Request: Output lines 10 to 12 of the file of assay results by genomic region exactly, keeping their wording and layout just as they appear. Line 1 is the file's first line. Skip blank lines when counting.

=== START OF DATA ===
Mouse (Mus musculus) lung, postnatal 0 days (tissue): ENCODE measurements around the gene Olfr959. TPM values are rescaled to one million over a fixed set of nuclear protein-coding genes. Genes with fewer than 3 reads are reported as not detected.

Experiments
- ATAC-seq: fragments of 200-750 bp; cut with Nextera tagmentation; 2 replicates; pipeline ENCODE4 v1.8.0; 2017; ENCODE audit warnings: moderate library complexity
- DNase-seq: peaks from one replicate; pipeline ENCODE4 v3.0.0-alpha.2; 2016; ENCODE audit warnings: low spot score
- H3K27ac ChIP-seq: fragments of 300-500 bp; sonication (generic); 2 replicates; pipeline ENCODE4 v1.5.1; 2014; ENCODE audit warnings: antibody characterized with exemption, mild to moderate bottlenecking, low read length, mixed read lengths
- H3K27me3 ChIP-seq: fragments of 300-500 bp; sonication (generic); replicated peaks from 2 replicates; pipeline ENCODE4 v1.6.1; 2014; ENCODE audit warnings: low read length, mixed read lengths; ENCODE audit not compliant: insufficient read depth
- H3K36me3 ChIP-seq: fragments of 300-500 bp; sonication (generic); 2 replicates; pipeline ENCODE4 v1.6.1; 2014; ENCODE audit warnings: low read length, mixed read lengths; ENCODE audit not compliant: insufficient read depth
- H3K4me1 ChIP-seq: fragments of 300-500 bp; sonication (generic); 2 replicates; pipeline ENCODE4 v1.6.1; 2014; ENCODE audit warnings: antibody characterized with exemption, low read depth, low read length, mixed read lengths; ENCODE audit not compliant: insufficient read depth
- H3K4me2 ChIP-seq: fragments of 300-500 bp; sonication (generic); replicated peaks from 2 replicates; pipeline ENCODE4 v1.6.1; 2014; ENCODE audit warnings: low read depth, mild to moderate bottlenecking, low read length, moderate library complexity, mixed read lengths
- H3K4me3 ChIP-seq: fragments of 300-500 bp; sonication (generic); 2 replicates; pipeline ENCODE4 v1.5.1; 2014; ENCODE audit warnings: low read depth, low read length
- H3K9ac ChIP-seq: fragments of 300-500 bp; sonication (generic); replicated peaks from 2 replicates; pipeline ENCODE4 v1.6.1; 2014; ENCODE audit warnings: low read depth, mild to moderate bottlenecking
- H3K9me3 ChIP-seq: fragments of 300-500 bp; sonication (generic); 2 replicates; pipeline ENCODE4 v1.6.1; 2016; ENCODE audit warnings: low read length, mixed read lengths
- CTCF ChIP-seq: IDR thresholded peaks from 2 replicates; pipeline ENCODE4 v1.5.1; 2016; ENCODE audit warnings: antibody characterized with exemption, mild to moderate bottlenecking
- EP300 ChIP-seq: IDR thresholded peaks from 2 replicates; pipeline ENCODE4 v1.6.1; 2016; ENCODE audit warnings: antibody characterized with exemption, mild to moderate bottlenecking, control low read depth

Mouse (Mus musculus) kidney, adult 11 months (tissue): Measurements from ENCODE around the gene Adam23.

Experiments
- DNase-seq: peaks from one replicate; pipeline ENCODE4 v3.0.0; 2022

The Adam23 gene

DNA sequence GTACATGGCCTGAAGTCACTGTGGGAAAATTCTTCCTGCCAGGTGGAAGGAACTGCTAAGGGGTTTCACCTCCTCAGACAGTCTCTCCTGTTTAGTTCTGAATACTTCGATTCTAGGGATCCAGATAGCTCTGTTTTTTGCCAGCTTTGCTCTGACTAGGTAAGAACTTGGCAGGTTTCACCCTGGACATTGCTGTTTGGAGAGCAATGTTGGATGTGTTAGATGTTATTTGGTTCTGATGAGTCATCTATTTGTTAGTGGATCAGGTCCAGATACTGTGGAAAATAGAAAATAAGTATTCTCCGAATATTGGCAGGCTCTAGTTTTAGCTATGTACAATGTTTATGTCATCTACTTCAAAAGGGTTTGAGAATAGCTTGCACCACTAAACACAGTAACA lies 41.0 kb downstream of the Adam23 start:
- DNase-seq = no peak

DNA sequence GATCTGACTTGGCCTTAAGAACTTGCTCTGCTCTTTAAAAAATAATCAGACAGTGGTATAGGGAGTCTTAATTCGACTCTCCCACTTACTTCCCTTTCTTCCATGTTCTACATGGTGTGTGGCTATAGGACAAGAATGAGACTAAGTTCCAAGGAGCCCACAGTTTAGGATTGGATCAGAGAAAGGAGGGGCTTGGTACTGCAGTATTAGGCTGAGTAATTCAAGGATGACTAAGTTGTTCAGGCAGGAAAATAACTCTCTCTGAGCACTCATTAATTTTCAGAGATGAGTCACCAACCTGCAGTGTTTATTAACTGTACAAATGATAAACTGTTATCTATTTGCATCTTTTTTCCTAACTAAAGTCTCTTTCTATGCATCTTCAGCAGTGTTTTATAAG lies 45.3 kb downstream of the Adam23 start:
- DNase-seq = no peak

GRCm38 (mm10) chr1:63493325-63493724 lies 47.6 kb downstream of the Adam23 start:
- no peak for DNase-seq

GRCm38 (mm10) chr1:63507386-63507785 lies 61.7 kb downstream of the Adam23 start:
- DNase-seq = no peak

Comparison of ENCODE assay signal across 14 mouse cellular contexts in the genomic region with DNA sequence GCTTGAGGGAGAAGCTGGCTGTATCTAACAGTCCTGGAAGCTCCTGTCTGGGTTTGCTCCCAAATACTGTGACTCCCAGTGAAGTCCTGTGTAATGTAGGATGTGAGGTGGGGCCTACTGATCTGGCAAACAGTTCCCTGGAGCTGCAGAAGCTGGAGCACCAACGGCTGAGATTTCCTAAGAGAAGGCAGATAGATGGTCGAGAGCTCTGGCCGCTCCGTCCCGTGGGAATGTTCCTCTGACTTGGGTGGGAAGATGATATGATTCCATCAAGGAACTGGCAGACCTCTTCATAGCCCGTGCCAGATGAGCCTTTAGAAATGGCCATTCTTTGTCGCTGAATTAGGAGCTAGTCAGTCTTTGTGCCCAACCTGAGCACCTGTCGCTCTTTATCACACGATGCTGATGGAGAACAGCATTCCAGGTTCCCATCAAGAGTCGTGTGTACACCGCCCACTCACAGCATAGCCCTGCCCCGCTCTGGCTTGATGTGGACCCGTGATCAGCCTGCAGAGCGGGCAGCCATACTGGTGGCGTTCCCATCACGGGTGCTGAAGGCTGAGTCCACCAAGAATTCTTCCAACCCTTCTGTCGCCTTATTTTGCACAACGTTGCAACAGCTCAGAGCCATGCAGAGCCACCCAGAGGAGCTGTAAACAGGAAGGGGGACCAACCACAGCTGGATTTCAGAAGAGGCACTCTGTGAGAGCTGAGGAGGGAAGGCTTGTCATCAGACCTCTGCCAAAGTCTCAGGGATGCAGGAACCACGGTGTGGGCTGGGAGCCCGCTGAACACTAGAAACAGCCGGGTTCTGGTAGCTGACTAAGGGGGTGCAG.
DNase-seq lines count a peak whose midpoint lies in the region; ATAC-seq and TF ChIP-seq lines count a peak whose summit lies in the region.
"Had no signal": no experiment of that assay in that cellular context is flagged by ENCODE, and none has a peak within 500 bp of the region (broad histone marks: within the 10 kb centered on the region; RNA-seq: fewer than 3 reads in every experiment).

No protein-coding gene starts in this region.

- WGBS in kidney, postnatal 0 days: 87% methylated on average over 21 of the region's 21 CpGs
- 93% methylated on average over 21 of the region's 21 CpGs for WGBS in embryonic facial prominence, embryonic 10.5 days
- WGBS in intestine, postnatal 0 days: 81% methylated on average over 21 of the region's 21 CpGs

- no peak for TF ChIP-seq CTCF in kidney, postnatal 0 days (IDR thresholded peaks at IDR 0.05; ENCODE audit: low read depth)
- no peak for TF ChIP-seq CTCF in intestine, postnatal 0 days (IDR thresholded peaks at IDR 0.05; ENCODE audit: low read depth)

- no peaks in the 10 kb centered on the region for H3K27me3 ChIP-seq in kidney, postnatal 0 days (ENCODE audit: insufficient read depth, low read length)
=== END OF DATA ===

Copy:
- H3K4me3 ChIP-seq: fragments of 300-500 bp; sonication (generic); 2 replicates; pipeline ENCODE4 v1.5.1; 2014; ENCODE audit warnings: low read depth, low read length
- H3K9ac ChIP-seq: fragments of 300-500 bp; sonication (generic); replicated peaks from 2 replicates; pipeline ENCODE4 v1.6.1; 2014; ENCODE audit warnings: low read depth, mild to moderate bottlenecking
- H3K9me3 ChIP-seq: fragments of 300-500 bp; sonication (generic); 2 replicates; pipeline ENCODE4 v1.6.1; 2016; ENCODE audit warnings: low read length, mixed read lengths